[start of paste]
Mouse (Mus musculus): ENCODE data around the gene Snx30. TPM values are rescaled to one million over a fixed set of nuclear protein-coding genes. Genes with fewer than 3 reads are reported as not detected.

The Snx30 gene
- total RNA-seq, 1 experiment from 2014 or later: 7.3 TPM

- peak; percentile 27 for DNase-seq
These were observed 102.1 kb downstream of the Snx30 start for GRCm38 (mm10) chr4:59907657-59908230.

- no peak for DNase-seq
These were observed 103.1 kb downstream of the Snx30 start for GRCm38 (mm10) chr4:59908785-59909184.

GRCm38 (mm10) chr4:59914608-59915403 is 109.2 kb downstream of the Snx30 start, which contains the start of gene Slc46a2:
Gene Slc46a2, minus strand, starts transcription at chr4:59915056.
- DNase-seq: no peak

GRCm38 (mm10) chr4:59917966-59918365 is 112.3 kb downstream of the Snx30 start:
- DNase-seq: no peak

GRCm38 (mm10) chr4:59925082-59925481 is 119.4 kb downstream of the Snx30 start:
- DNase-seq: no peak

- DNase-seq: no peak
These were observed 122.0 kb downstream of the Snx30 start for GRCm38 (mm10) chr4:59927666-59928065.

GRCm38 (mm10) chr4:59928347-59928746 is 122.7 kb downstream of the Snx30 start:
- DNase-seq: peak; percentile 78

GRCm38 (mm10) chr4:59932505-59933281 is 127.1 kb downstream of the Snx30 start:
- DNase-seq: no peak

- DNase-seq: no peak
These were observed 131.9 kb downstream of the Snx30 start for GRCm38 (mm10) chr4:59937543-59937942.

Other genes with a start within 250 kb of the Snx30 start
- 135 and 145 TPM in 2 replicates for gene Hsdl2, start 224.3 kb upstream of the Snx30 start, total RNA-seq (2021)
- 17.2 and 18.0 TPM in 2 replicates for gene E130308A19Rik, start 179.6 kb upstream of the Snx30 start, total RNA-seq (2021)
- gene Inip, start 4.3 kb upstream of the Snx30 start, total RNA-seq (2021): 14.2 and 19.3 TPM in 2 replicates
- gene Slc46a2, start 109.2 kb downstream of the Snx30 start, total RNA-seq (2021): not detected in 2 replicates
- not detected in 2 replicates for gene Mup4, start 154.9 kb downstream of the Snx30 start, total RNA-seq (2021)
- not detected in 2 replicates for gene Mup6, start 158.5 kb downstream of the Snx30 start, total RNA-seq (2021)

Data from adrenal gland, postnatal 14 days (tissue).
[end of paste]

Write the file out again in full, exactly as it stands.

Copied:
Mouse (Mus musculus): ENCODE data around the gene Snx30. TPM values are rescaled to one million over a fixed set of nuclear protein-coding genes. Genes with fewer than 3 reads are reported as not detected.

The Snx30 gene
- total RNA-seq, 1 experiment from 2014 or later: 7.3 TPM

- peak; percentile 27 for DNase-seq
These were observed 102.1 kb downstream of the Snx30 start for GRCm38 (mm10) chr4:59907657-59908230.

- no peak for DNase-seq
These were observed 103.1 kb downstream of the Snx30 start for GRCm38 (mm10) chr4:59908785-59909184.

GRCm38 (mm10) chr4:59914608-59915403 is 109.2 kb downstream of the Snx30 start, which contains the start of gene Slc46a2:
Gene Slc46a2, minus strand, starts transcription at chr4:59915056.
- DNase-seq: no peak

GRCm38 (mm10) chr4:59917966-59918365 is 112.3 kb downstream of the Snx30 start:
- DNase-seq: no peak

GRCm38 (mm10) chr4:59925082-59925481 is 119.4 kb downstream of the Snx30 start:
- DNase-seq: no peak

- DNase-seq: no peak
These were observed 122.0 kb downstream of the Snx30 start for GRCm38 (mm10) chr4:59927666-59928065.

GRCm38 (mm10) chr4:59928347-59928746 is 122.7 kb downstream of the Snx30 start:
- DNase-seq: peak; percentile 78

GRCm38 (mm10) chr4:59932505-59933281 is 127.1 kb downstream of the Snx30 start:
- DNase-seq: no peak

- DNase-seq: no peak
These were observed 131.9 kb downstream of the Snx30 start for GRCm38 (mm10) chr4:59937543-59937942.

Other genes with a start within 250 kb of the Snx30 start
- 135 and 145 TPM in 2 replicates for gene Hsdl2, start 224.3 kb upstream of the Snx30 start, total RNA-seq (2021)
- 17.2 and 18.0 TPM in 2 replicates for gene E130308A19Rik, start 179.6 kb upstream of the Snx30 start, total RNA-seq (2021)
- gene Inip, start 4.3 kb upstream of the Snx30 start, total RNA-seq (2021): 14.2 and 19.3 TPM in 2 replicates
- gene Slc46a2, start 109.2 kb downstream of the Snx30 start, total RNA-seq (2021): not detected in 2 replicates
- not detected in 2 replicates for gene Mup4, start 154.9 kb downstream of the Snx30 start, total RNA-seq (2021)
- not detected in 2 replicates for gene Mup6, start 158.5 kb downstream of the Snx30 start, total RNA-seq (2021)

Data from adrenal gland, postnatal 14 days (tissue).